Church responds to whistleblower complaint regarding donated funds


The Church of Jesus Christ of Latter-day Saints has denied any wrongdoing in response to a whistleblower complaint alleging that the Church had potentially violated federal tax laws by stockpiling $100 billion in tithing donations instead of using them for charitable works.

A press release issued by the Church’s First Presidency on Tuesday stated that these claims are “based on a narrow perspective and limited information.”

“The Church complies with all applicable law governing our donations, investments, taxes, and reserves,” states the press release.

The complaint was made to the IRS on Nov. 21 by David A. Nielsen, a former senior portfolio manager for Ensign Peak Advisors, the church’s investment division, and his brother, Lars P. Nielsen, who provided the documents in the complaint to The Washington Post.

According to The Post, David Nielsen alleges that Ensign has not met the condition of funding religious, educational or charitable activities, which provides the organization with a tax exemption, in 22 years. Nielsen said means the Church could owe billions in taxes. He said Ensign has used tithing money for commercial investments, including the City Creek Center shopping mall in downtown Salt Lake City, something the Church has denied in the past.

The Post also stated that David Nielsen, who has left the Church, “is seeking a reward from the IRS, which offers whistleblowers a cut of unpaid taxes that it recovers.”

David Nielsen and Lars Nielsen were not able to be reached for comment.

The complaint states that Ensign’s president, Roger Clarke, has told others that the amassed funds would be used in the event of the second coming of Christ, according to The Post.

The Church press release stated that although the “vast majority” of tithes and donations are used for immediate needs, including meetinghouses, temples, education, humanitarian work and missionary work, “a portion is methodically safeguarded through wise financial management and the building of a prudent reserve for the future.”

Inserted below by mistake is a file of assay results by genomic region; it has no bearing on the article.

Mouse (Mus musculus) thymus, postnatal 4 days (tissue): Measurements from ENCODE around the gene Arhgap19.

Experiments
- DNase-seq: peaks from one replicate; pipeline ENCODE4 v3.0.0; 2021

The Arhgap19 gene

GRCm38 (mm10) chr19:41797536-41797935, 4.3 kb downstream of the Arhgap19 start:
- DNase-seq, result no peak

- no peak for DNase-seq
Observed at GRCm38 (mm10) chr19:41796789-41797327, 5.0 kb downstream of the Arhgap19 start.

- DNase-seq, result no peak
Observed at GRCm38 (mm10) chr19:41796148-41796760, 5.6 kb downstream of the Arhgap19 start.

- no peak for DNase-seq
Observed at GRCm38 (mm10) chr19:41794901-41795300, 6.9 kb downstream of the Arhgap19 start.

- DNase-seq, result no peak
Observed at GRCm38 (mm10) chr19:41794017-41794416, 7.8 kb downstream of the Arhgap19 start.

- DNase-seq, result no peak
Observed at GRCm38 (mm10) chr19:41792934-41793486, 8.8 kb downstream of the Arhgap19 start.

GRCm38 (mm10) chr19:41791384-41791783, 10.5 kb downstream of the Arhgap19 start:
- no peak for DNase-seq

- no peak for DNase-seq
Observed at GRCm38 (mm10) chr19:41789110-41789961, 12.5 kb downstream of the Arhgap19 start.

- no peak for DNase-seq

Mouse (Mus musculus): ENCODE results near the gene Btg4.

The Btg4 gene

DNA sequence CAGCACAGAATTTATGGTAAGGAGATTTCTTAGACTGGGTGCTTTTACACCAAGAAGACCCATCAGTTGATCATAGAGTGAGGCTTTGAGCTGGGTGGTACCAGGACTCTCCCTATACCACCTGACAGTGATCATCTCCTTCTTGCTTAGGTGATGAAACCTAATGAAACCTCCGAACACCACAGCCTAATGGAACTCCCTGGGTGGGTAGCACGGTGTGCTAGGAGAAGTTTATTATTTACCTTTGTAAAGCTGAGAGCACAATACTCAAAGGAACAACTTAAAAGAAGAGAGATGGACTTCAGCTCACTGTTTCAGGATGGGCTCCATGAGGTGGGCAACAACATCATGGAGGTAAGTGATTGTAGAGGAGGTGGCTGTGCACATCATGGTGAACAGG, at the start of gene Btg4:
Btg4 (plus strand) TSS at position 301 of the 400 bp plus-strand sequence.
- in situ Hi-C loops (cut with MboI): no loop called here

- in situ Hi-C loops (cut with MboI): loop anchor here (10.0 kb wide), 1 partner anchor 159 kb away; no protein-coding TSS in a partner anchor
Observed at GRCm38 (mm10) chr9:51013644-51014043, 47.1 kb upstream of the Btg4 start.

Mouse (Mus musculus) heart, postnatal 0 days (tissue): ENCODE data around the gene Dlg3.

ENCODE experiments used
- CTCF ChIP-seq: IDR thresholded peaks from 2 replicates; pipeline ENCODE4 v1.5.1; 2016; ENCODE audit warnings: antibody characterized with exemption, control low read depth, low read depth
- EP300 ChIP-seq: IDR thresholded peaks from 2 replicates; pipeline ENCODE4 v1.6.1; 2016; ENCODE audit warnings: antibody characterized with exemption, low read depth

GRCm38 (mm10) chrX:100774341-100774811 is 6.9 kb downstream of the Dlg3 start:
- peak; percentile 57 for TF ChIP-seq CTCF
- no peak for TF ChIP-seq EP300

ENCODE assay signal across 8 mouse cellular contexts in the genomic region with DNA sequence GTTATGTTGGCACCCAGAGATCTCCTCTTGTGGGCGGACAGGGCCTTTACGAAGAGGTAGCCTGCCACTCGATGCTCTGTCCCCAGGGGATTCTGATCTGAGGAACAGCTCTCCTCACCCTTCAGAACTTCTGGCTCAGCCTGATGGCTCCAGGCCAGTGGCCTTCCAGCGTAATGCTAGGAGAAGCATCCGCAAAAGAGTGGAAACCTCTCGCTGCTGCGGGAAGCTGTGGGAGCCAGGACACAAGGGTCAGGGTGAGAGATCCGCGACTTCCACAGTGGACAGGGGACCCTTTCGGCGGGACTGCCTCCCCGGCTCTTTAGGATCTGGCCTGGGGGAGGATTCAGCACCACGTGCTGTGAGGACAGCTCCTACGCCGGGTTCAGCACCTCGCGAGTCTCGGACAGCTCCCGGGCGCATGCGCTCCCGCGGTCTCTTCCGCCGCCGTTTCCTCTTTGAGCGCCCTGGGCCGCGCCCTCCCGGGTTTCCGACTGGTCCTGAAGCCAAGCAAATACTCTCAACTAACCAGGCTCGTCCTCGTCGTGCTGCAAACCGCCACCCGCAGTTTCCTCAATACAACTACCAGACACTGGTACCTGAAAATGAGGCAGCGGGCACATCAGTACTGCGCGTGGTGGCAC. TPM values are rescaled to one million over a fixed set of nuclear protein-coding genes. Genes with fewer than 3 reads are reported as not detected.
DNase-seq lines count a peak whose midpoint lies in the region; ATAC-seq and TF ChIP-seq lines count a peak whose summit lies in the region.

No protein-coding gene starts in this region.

“This is a sound doctrinal and financial principle taught by the Savior in the Parable of the Talents and lived by the Church and its members,” states the press release.

David Nielsen, however, sees the Church’s accumulation of savings in a far more critical light.

“Would you pay tithing instead of water, electricity or feeding your family if you knew that it would sit around by the billions until the Second Coming of Christ?” said Nielsen, according to The Post.

Robert W. McGee, an accounting professor at Fayetteville State University and a former tax attorney who completed a survey in 2011 about opinions among members of the Church regarding tax evasion, said the vast majority of members would likely be “outraged and embarrassed” based on what he found in his survey if the Church is proven to have evaded paying taxes.

He added that there would also be strong resistance among members towards any attempt to take away the church’s tax-exempt status.

However, he doesn’t believe this is a likely outcome for two reasons: First, the Church could simply pay the taxes and penalties without further action against it. Second, taking away the tax-exempt status of the church could be “a slippery slope that could lead to revoking the tax-exempt status of every other church in America, which would never happen,” McGee said.

“The various Christian and non-Christian churches in this country would be calling members of Congress until their phones melted,” he said.

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